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Statement of

Stephen Yale-Loehr

American Immigration Lawyers Association


The Operations of the Executive Office

for Immigration Review (EOIR)


Before the

House Committee on the Judiciary

Subcommittee on Immigration and Claims

February 6, 2002

Washington, D.C.


Mr. Chairman and distinguished Members of the Subcommittee, I am Stephen Yale-Loehr. I teach immigration and refugee law at Cornell Law School in Ithaca, New York, and am co-author of Immigration Law and Procedure, a 20-volume immigration law treatise that is considered the standard reference work in this field of law. I am honored to be here today representing the American Immigration Lawyers Association (AILA). AILA is the immigration bar association of more than 7,600 attorneys who practice immigration law. Founded in 1946, the association is a nonpartisan, nonprofit organization and is an affiliated organization of the American Bar Association (ABA).

AILA takes a very broad view on immigration matters because our member attorneys represent tens of thousands of U.S. families who have applied for permanent residence for their spouses, children, and other close relatives to lawfully enter and reside in the United States. AILA members also represent thousands of U.S. businesses and industries that sponsor highly skilled foreign professionals seeking to enter the United States on a temporary basis or, having proved the unavailability of U.S. workers, on a permanent basis. Our members also represent asylum seekers, often on a pro bono basis, as well as athletes, entertainers, and foreign students.


AILA appreciates this opportunity to testify today on the Executive Office for Immigration Review (EOIR). While there are many issues to discuss, my testimony today will focus on the Board of Immigration Appeals (BIA or Board) and the Administration’s proposal to change the Board. AILA members frequently appear before the BIA and are vitally interested in this body’s processes and procedures. We share the concerns expressed by the Bush Administration and others about both the backlogs at the BIA and the time taken to complete cases. While we share many of the Administration’s concerns, AILA opposes parts of the Administration’s proposed solutions. We fear that the Administration’s proposal would tilt the balance in favor of expeditiousness, instead of careful and just adjudications. While it is vitally important to improve the efficiency and effectiveness of immigration adjudications, any changes must satisfy due process requirements.  Proposed reforms must be viewed in that light.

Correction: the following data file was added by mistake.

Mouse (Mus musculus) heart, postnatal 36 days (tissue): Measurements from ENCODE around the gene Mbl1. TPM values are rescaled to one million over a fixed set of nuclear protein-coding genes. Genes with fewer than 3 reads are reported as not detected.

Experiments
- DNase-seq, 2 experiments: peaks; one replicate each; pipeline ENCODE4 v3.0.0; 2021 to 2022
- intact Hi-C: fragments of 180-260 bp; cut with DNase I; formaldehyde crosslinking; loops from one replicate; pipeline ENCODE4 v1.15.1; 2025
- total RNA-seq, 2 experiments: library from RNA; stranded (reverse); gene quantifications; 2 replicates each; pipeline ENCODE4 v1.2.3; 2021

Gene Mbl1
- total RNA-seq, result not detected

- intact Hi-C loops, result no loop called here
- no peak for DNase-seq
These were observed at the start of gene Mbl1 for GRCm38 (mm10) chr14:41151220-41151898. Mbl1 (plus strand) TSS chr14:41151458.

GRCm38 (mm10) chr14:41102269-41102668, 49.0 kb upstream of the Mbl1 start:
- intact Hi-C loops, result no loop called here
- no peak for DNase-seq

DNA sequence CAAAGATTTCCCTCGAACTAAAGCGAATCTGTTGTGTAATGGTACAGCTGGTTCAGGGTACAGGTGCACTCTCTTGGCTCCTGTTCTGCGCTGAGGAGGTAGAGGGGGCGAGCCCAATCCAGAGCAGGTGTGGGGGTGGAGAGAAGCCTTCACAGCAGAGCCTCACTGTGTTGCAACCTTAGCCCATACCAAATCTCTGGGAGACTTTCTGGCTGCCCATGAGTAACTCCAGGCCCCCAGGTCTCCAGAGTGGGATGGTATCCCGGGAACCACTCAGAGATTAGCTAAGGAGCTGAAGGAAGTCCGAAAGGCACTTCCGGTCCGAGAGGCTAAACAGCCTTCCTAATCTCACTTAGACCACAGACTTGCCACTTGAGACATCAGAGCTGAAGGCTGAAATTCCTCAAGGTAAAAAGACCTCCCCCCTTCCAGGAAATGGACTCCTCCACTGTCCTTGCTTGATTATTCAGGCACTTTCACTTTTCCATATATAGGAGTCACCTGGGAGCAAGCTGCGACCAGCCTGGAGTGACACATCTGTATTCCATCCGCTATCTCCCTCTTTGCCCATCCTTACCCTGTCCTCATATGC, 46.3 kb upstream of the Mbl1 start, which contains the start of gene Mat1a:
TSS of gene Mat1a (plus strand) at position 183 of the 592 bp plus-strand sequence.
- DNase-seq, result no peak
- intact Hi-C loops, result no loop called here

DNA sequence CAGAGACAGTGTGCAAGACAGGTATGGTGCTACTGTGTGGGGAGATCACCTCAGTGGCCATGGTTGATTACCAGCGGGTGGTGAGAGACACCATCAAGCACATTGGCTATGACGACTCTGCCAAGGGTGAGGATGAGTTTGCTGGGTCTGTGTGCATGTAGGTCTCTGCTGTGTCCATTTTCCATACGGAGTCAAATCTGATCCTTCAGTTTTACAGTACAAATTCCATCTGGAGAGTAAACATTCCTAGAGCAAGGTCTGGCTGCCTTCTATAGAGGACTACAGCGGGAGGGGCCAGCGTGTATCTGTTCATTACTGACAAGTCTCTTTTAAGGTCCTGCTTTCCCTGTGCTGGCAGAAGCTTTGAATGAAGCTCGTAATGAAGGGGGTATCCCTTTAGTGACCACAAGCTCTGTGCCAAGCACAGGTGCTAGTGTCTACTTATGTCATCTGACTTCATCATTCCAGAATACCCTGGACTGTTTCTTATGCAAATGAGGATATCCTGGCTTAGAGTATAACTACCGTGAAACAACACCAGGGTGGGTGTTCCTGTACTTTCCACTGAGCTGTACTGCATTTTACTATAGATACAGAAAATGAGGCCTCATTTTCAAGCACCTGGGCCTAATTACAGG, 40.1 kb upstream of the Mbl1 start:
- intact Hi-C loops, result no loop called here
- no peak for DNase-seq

We look forward to a lively and thoughtful discussion on remedies that will result in fair, efficient, impartial, and accountable reviews.

Background and Organization of the EOIR and the BIA


The EOIR was created on January 9, 1983, through an internal Department of Justice (DOJ) reorganization that combined the BIA with the Immigration Judge (IJ) function previously performed by the Immigration and Naturalization Service (INS). Along with establishing EOIR as a separate agency within the DOJ, this reorganization made the immigration courts independent of the INS, the agency charged with enforcing federal immigration laws. The EOIR also is separate from the Office of Special Counsel for Immigration-Related Employment Practices in the Department of Justice (DOJ) Civil Rights Division and the Office of Immigration Litigation (OIL) in the DOJ Civil Division. As an office within the DOJ, the EOIR is headed by a Director who reports directly to the Deputy Attorney General.


Under authority delegated by the Attorney General, the EOIR administers and interprets federal immigration laws and regulations through the conduct of immigration court proceedings, appellate reviews, and administrative hearings in individual cases. The EOIR carries out these responsibilities through its three main components:


·      The BIA, which hears appeals of decisions made in individual cases by IJs, INS District Directors, or other immigration officials;

·      The Office of the Chief Immigration Judge (OCIJ), which oversees all the immigration courts and their proceedings throughout the United States; and

·      The Office of the Chief Administrative Hearing Officer (OCAHO), which became part of the EOIR in 1987, to resolve cases concerning employer sanctions, document fraud, and immigration-related employment discrimination.

The BIA is the highest administrative body for interpreting and applying immigration laws. It is composed of 23 Board Member positions (four vacancies currently exist), including the Chairman and two Vice Chairmen who share responsibilities for Board management.

As historical background, a Board of Review functioned within the Department of Labor between 1922 and 1940 and was empowered with reviewing immigration cases and making recommendations to the Secretary of Labor as to their disposition. In 1940, the administration of immigration affairs was transferred to the DOJ, and the Board of Review was replaced with the Board of Immigration Appeals. The new Board was empowered to render final administrative decisions in such matters, subject only to possible review by the Attorney General. As noted above, the 1983 reorganization created the EOIR and placed the Board under the umbrella of that office.

The BIA never has been recognized by statute, and is entirely a creature of the Attorney General’s regulations. It is completely independent of the INS, and accountable directly to the Attorney General through a separate chain of command.

The Board has nationwide jurisdiction to hear appeals from certain decisions rendered by IJs and District Directors of the INS in a wide variety of proceedings in which the Government of the United States is one party and an alien, a citizen, or a business firm is the other party. In addition, the Board is responsible for the recognition of organizations and accreditation of representatives requesting permission to practice before INS, the Immigration Courts, and the Board.